Allan said the average is one sale a month per 3,000 images, so one sale for every 250 images. If this is the case, then my sales numbers are above the Alamy average. I know that my CTR is above average, particularly in my primary pseudo where it varies from 0.8 to 2.0 this year, so, in comparing my results via these other metrics, my portfolio is performing fine, despite the fact that my views/sales ratio is extremely high (above 1500). 

 

I shoot travel and tend to go back and shoot in the same locations, so I may have a large number of views for a particular location, giving buyers a nice selection to choose from. For the most part, I don't have a lot of similars, and have a tightly edited collection. I could easily have 10s of thousands of images online if I didn't edit tightly (and if I did more bulk processing), but I usually pick the best 8-12 out of every 300 images I shoot. That doesn't mean they are all winners by any means, and I'm blown away by people with 2,000-5,000 images who sell many times more images than I do.

 

The point is, metrics can be misinterpreted, so it's easy to make pronouncements that don't really hold up. 

 

BTW, what is your views/sales ratio? You didn't say. How about sales per image? I have no doubt it's better than mine, but I'm curious. 

Edited by Marianne
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Although metrics have their value & can serve as indicators,  I think all of them should be taken with grain of salt. 

 

One metric I'd like to see is search term that resulted in sale.  Not CTR which we have now -  95% or more never ends as sale anyways (for me at least), so except for keyword adjustments because of "false positives" I don't think there is much value in it.   But actual sale is black on white.  Some micros actually provide this, so it can't be that hard.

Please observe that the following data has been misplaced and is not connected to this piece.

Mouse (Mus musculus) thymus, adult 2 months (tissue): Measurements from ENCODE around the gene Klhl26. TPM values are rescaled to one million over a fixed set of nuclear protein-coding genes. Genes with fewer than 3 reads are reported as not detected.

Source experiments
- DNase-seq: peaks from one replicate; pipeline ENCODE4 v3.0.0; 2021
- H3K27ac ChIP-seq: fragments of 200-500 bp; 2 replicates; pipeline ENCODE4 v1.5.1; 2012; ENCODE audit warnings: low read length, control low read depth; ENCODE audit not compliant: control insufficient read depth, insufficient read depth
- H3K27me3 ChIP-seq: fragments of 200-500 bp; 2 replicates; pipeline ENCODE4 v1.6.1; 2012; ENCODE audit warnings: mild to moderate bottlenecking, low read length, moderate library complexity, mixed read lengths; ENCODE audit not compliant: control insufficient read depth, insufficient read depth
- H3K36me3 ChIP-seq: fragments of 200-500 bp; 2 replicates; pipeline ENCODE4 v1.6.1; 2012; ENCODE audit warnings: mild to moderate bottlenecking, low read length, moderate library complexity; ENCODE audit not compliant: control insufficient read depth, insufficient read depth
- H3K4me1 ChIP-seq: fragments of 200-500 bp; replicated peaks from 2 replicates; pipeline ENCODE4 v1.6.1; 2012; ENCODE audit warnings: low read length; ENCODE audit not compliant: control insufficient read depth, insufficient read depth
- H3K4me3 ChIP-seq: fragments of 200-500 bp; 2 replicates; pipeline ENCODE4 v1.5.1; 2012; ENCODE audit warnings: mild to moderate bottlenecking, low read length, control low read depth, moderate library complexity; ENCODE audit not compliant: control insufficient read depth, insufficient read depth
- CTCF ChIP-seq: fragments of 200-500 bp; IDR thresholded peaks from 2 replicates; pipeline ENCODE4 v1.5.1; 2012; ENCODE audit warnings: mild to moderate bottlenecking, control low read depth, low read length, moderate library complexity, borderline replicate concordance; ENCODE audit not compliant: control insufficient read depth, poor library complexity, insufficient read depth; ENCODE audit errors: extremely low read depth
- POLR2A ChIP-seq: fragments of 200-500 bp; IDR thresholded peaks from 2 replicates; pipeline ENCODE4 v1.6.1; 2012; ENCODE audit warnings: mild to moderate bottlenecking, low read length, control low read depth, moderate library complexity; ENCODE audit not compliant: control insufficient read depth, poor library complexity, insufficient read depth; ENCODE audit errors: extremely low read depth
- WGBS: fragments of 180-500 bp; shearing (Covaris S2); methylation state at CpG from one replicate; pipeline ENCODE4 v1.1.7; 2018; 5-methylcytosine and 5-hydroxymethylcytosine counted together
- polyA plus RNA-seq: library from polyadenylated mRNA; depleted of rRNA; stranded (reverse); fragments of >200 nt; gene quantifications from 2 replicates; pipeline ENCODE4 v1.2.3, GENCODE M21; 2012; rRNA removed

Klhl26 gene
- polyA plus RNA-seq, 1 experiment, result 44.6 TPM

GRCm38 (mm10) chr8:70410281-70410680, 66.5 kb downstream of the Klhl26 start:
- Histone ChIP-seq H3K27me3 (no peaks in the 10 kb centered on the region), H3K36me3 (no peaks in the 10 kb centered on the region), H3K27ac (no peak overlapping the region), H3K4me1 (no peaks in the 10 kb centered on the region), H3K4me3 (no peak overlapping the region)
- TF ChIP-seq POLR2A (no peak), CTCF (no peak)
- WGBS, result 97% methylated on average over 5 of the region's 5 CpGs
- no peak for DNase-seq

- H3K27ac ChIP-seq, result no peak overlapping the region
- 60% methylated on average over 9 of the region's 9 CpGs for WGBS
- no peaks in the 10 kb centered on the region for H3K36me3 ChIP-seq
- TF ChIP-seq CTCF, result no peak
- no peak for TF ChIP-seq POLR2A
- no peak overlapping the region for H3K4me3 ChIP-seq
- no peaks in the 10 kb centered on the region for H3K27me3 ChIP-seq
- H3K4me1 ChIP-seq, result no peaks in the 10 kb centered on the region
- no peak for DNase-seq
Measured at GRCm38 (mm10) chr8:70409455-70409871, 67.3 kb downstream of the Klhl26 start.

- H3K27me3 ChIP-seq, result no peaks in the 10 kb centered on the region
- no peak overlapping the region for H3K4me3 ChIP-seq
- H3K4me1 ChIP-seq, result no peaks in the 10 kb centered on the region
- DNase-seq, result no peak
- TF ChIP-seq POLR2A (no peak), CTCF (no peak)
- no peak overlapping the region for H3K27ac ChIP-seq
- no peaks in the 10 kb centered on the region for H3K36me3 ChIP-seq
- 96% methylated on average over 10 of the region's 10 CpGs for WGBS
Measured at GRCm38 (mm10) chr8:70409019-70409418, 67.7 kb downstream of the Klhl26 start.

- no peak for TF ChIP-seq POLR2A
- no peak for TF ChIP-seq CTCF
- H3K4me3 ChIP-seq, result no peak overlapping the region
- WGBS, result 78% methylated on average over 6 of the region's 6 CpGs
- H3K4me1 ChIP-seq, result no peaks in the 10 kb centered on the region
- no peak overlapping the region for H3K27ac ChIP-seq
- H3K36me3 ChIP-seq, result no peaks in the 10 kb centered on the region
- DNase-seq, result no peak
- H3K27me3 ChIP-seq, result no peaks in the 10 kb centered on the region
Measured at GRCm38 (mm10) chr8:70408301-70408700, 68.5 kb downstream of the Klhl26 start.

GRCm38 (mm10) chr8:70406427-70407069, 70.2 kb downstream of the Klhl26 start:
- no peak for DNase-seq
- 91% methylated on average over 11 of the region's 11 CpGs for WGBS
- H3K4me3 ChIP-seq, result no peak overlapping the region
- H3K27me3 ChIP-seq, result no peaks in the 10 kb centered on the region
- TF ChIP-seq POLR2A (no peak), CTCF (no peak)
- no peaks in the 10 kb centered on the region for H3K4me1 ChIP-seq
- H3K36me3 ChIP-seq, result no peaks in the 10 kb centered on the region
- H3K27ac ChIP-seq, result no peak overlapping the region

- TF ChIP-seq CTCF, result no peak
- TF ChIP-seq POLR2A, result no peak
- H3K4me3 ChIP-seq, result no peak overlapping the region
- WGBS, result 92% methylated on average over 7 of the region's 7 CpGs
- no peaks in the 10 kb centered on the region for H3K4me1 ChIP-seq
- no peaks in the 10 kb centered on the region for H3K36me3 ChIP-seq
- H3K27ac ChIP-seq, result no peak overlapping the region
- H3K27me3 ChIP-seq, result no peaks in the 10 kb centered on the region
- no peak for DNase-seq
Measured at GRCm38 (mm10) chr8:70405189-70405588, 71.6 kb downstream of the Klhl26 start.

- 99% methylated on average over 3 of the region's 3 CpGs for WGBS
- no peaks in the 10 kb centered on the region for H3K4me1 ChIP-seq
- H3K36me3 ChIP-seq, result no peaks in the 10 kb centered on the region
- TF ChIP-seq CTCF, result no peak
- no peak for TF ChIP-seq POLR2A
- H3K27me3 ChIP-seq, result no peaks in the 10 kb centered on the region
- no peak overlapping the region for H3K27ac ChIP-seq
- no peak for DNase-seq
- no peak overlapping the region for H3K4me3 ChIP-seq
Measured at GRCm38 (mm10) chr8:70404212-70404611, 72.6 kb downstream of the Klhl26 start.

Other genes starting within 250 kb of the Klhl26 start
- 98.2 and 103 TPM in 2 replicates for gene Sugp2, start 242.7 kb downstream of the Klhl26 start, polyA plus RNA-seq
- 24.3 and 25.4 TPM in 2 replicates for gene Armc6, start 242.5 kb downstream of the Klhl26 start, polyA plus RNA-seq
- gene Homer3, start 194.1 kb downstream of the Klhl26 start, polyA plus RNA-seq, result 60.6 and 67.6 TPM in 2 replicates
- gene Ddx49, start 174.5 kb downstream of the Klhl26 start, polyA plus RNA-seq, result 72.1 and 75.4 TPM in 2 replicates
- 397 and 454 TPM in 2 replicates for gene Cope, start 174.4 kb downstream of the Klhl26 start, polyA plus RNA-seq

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11 minutes ago, Autumn Sky said:

Although metrics have their value & can serve as indicators,  I think all of them should be taken with grain of salt. 

 

One metric I'd like to see is search term that resulted in sale.  Not CTR which we have now -  95% or more never ends as sale anyways (for me at least), so except for keyword adjustments because of "false positives" I don't think there is much value in it.   But actual sale is black on white.  Some micros actually provide this, so it can't be that hard.

 

Yes, this can really be helpful. I used to study this a lot with the micros since it also meant I had 1000s of sales to look at and could see which keywords worked best. I think that really helped me to refine my keywording. I still have lots of images at Alamy that have more keywords than necessary, especially from the old three-part AIM, but it is not worth the time to revise them. 

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1 hour ago, Marianne said:

 

I don't agree.

I've had over 14,000 views since January with only 1,100 images. People with over 4,000 images are reporting fewer views than that. I don't think that means my keywording is bad, nor am I wasting buyer's time. I think it shows that I'm uploading images that buyers can use and keywording them properly.